Luhn says she first met Ailes at President George H.W. Bush’s campaign headquarters in 1988, prior to his election. Years later, he hired her at his then-company Ailes Communications. Luhn says she was forced to give Ailes oral sex regularly, that he referred to her as his “sex slave” and demanded she wear a black garter and stockings, which he called her “uniform,” during a meeting in a hotel room shortly after she started working for him. In that meeting, in which he allegedly referred to her as his “whore” and “spy” and demanded she do whatever he tells her no matter when or where, Luhn says he video taped her and said he was going to “put it in a safe-deposit box just so we understand each other.”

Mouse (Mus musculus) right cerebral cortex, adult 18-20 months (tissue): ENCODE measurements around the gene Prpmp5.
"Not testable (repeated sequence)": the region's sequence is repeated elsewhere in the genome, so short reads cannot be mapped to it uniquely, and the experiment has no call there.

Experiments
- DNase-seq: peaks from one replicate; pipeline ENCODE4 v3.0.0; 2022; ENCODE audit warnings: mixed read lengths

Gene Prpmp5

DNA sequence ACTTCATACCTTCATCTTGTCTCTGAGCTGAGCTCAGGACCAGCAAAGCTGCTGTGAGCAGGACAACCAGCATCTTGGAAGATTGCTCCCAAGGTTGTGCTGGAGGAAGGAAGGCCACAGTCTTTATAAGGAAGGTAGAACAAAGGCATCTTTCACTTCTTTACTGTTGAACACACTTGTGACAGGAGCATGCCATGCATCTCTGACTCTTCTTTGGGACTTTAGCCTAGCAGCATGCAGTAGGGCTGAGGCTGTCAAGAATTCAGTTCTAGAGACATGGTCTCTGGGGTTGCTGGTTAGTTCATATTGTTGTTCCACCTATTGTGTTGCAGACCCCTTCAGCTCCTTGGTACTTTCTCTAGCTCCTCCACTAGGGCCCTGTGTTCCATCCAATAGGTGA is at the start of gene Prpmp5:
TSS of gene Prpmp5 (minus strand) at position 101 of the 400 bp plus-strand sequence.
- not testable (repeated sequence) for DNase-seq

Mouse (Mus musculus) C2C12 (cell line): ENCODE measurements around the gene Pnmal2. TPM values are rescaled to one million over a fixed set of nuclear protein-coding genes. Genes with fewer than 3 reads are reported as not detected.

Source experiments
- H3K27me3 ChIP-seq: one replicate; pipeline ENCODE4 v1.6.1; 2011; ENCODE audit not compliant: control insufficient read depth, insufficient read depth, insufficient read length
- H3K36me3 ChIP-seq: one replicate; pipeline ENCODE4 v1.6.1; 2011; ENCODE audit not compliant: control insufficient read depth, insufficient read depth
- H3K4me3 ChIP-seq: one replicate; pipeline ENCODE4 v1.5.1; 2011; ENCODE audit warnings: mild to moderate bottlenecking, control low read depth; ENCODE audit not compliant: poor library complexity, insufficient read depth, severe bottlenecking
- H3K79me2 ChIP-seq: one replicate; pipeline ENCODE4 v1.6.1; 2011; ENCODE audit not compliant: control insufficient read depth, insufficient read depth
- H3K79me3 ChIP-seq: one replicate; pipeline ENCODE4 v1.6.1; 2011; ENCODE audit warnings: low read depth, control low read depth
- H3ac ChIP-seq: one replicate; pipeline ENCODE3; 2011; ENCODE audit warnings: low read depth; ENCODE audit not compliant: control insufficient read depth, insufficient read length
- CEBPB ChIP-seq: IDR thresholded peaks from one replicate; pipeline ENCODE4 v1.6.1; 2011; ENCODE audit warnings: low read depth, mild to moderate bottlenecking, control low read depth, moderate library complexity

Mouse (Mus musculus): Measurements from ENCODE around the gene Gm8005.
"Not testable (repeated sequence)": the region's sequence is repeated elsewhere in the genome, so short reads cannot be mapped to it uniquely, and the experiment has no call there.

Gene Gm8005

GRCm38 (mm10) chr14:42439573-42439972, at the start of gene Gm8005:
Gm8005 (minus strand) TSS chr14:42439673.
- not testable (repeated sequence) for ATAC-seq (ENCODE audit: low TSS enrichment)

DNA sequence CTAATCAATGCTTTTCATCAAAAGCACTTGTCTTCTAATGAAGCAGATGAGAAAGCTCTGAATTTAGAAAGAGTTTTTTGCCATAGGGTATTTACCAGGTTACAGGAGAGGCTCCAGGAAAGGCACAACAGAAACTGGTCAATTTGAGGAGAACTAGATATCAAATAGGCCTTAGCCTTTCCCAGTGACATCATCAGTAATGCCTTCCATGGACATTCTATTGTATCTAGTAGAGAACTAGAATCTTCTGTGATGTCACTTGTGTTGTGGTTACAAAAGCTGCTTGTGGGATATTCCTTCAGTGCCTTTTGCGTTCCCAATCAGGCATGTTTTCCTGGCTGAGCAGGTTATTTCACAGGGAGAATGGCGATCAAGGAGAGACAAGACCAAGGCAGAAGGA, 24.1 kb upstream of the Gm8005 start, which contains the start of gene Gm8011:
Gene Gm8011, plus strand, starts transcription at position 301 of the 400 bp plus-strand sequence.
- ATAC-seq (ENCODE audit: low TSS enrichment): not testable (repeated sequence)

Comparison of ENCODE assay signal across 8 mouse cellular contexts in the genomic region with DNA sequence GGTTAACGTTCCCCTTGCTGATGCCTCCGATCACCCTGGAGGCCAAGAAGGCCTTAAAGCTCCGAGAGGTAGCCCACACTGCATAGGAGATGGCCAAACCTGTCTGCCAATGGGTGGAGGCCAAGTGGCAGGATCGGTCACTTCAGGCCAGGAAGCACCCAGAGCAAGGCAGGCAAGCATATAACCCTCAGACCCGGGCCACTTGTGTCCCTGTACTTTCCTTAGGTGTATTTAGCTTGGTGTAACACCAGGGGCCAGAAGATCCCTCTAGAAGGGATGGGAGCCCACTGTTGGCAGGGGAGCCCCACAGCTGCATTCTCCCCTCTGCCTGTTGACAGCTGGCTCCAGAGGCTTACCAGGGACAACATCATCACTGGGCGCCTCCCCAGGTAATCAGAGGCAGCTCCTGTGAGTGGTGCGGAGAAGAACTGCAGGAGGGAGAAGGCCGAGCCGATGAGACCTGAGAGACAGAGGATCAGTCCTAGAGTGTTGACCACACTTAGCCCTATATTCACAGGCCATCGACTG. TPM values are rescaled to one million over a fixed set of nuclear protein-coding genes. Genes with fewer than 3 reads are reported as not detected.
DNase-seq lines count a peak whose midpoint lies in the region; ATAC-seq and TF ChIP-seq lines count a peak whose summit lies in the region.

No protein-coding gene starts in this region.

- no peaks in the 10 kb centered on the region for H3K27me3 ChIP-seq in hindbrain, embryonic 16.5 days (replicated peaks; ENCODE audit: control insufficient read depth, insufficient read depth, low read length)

Ailes brought Luhn with him when he launched Fox News, and said she viewed it as a once-in-a-lifetime opportunity that she took because she didn’t believe “another assault would happen or be a condition of her employment.”
She alleges that he frequently demanded she travel from D.C., where she was based, to New York for “booking meetings” and that she stay at a different hotel from the one Fox News employees typically used, which she expensed and said “raised eyebrows” at the company.
“Ailes left no room for doubt that he viewed these forced acts as a quid pro quo for Luhn’s promotions and career advancement at Fox News,” states the filing. “At one point after promoting Luhn to Manager of Booking in June 2004, Ailes demanded, ‘Now, remember, you’re Doris Day. Go put your uniform on, get over to the DoubleTree and thank me for this.’”
Luhn says the abuse escalated and he forced her to perform oral sex on him in his office on the second floor of Fox News in 2005, and “the most traumatic incidents of abuse happened when Ailes forced Luhn to engage in sadomasochistic sex with Ailes and another woman,” which she alleges happened at least five times between 2002-2005. According to the complaint, he forced her to perform oral sex on the other woman and became violent.